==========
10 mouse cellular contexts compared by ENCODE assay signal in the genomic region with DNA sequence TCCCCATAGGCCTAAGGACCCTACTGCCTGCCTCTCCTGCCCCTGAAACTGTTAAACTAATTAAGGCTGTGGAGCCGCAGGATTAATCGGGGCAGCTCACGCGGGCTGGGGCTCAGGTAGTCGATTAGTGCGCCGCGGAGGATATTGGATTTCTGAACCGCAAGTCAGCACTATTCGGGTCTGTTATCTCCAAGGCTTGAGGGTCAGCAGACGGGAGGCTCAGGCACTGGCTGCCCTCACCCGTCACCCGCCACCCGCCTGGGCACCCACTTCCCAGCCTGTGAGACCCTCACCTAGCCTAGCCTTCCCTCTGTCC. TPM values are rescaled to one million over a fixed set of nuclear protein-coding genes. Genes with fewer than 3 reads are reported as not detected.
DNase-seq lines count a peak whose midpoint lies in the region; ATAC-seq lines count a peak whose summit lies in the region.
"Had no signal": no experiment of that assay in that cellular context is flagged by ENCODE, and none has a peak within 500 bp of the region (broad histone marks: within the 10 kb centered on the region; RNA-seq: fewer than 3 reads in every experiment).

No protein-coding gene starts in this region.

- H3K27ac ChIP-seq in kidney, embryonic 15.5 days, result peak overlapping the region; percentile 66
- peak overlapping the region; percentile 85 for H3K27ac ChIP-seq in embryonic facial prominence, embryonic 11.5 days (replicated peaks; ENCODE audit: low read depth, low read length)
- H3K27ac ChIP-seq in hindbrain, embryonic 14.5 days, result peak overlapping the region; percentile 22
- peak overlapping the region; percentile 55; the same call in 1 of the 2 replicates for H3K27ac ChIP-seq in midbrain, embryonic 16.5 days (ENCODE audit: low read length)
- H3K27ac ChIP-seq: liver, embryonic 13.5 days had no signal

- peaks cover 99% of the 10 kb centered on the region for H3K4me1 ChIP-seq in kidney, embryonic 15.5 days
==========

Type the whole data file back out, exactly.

10 mouse cellular contexts compared by ENCODE assay signal in the genomic region with DNA sequence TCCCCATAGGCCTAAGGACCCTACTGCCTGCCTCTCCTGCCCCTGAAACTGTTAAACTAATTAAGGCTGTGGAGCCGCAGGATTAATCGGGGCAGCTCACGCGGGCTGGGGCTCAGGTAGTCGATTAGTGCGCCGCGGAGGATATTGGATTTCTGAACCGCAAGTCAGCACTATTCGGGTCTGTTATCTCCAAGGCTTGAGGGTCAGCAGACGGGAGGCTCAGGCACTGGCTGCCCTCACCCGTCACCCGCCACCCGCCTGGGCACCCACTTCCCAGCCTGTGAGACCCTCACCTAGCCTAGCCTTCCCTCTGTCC. TPM values are rescaled to one million over a fixed set of nuclear protein-coding genes. Genes with fewer than 3 reads are reported as not detected.
DNase-seq lines count a peak whose midpoint lies in the region; ATAC-seq lines count a peak whose summit lies in the region.
"Had no signal": no experiment of that assay in that cellular context is flagged by ENCODE, and none has a peak within 500 bp of the region (broad histone marks: within the 10 kb centered on the region; RNA-seq: fewer than 3 reads in every experiment).

No protein-coding gene starts in this region.

- H3K27ac ChIP-seq in kidney, embryonic 15.5 days, result peak overlapping the region; percentile 66
- peak overlapping the region; percentile 85 for H3K27ac ChIP-seq in embryonic facial prominence, embryonic 11.5 days (replicated peaks; ENCODE audit: low read depth, low read length)
- H3K27ac ChIP-seq in hindbrain, embryonic 14.5 days, result peak overlapping the region; percentile 22
- peak overlapping the region; percentile 55; the same call in 1 of the 2 replicates for H3K27ac ChIP-seq in midbrain, embryonic 16.5 days (ENCODE audit: low read length)
- H3K27ac ChIP-seq: liver, embryonic 13.5 days had no signal

- peaks cover 99% of the 10 kb centered on the region for H3K4me1 ChIP-seq in kidney, embryonic 15.5 days